Business News of Friday, 22 December 2017
Members of Parliament (MPs) have urged the government to withdraw the licence of the Great Consolidated Diamond Ghana Limited (GCDGL) for failing to honour its contractual obligation to revive the operations of the Ghana Consolidated Diamonds Ghana Limited (GCDL) at Akwatia in the Eastern Region.
The legislators recalled that the GCDGL took over the operations of GCDL on August 23, 2011, with the promise to invest $100 million in a five-year period and produce one million carats of diamonds every year within the period.
Besides, they said the company promised to create 2,500 direct jobs and 50,000 indirect jobs for support services.
However, they said the GCDGL was unable to start operations six years on, let alone consider the production of diamonds or creation of jobs.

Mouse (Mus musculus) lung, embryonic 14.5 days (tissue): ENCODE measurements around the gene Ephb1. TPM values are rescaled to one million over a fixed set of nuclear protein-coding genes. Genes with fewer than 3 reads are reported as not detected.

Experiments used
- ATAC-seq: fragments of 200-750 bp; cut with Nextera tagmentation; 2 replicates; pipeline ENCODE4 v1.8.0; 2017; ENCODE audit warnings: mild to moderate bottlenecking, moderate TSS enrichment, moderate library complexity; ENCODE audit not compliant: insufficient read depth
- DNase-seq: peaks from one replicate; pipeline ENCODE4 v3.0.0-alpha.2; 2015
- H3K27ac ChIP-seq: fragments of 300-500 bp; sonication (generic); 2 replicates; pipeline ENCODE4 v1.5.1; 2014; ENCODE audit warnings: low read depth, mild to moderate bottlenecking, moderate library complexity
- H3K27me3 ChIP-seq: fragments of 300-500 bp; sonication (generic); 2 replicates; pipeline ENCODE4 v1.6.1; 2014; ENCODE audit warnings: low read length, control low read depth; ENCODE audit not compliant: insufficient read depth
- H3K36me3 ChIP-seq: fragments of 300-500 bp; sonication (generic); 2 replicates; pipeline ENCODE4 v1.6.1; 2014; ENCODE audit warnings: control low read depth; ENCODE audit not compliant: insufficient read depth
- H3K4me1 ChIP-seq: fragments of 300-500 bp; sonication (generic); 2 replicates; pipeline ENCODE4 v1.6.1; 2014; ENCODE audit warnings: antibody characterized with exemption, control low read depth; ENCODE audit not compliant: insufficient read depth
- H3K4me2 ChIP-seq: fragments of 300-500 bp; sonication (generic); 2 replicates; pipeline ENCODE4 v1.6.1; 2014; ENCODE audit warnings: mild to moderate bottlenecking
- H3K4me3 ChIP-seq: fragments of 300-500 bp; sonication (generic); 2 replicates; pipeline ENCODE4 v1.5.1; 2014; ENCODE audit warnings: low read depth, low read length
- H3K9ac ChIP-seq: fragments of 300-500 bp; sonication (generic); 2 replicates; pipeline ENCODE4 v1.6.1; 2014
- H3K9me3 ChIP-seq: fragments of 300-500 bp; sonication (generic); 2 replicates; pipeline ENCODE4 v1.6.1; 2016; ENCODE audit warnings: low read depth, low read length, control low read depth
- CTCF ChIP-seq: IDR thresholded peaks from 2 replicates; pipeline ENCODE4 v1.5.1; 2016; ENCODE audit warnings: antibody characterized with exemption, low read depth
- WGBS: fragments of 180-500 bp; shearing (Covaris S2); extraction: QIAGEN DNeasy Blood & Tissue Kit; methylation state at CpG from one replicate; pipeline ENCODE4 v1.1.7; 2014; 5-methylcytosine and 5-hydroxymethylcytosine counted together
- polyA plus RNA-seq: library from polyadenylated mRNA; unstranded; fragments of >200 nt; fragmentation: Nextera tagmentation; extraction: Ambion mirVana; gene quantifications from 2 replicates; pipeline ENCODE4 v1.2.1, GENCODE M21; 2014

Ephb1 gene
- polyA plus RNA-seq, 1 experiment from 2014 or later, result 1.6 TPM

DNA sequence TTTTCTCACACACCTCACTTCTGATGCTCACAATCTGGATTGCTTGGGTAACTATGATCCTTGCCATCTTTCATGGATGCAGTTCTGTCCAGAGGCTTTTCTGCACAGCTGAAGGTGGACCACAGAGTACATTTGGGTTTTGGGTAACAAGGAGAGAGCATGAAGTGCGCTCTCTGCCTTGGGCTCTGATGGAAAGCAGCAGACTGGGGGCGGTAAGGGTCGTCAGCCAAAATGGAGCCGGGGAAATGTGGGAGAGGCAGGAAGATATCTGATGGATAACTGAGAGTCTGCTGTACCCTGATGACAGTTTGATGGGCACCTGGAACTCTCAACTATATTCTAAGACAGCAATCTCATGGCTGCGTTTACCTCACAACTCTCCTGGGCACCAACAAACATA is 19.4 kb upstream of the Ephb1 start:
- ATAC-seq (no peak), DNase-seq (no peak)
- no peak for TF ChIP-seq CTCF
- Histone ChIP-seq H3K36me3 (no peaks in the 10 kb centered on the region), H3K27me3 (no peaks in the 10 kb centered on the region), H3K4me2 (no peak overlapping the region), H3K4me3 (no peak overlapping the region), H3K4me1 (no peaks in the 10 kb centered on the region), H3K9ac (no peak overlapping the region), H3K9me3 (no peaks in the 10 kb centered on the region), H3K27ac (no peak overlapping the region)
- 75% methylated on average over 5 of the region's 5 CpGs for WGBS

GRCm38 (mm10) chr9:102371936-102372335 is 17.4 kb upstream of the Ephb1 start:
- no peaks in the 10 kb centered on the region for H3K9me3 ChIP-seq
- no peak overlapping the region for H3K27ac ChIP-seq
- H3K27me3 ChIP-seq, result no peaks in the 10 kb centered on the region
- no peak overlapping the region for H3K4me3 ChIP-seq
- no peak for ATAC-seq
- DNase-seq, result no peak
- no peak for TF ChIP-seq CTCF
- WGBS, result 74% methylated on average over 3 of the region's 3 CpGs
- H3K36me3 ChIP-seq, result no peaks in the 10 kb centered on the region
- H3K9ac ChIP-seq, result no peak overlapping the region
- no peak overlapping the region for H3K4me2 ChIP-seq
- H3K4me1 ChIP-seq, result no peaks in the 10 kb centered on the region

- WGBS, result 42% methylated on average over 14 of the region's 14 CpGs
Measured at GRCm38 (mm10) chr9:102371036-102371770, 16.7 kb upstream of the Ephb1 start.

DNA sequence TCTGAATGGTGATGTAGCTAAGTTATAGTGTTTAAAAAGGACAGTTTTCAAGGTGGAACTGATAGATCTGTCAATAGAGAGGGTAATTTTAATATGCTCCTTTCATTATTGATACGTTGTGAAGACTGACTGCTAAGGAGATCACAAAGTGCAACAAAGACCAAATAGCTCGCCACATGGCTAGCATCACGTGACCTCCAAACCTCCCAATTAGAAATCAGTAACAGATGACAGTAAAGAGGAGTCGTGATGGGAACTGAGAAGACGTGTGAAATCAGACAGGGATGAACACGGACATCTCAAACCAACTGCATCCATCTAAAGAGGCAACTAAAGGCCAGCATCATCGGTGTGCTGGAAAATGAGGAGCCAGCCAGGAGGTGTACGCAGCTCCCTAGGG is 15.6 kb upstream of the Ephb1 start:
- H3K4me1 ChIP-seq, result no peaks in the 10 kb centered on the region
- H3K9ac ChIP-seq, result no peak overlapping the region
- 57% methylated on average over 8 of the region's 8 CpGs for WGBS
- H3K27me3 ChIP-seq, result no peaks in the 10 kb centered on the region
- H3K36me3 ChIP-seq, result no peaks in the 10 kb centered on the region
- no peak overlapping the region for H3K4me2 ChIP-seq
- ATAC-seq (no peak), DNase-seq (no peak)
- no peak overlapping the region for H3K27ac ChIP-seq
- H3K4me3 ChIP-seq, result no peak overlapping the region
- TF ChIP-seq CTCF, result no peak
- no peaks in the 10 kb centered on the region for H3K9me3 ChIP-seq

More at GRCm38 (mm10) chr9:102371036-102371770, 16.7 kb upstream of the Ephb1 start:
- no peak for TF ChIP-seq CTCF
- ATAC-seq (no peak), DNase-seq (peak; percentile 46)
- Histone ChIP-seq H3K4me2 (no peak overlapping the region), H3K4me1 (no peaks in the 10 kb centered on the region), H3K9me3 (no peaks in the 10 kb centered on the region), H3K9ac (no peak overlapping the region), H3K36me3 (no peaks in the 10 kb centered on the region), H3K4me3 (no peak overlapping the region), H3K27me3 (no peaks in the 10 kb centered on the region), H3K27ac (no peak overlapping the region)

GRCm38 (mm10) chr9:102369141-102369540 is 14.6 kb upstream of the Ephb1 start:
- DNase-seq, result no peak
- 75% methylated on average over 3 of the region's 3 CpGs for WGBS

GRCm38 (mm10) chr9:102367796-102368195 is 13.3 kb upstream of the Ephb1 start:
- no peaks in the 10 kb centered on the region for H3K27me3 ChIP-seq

The MPs made the call for the withdrawal of the licence last Tuesday following a statement on the operations of the GCDGL by the MP for the Akwatia Constituency, Ms Mercy Adu-Gyamfi.
MP steals show
Miss Adu-Gyamfi indeed stole the show in Parliament as it was her first statement on the floor since she came to Parliament on January 7, 2017.
Therefore, her colleague MPs from the Majority and Minority shouted in excitement and anticipation when the Speaker of Parliament, Professor Aaron Mike Oquaye, mentioned her name as the one to deliver a statement.
The Deputy Majority Leader, Ms Sarah Adwoa Safo, moved back to sit by Ms Adu-Gyamfi to give her moral support.
Dressed in a dark suit with a white shirt to match, Ms Adu-Gyamfi began her statement with the following: “Mr Speaker, with your permission, I rise to make the following statement.”
She ended the statement with “Thank you Mr Speaker, I am done”, which attracted shouts of laudatory from her colleague legislators.
Meat of presentation
Ms Adu-Gyamfi said the GCDL had indicated that it would establish an integrated mining and processing industry with the main objective of turning around the fortunes of the mine.
She said the inauguration of the company “brought great hope to the people of Akwatia and the constituents whose fortunes have, since large-scale mining began in 1924, been linked with mining in the town.”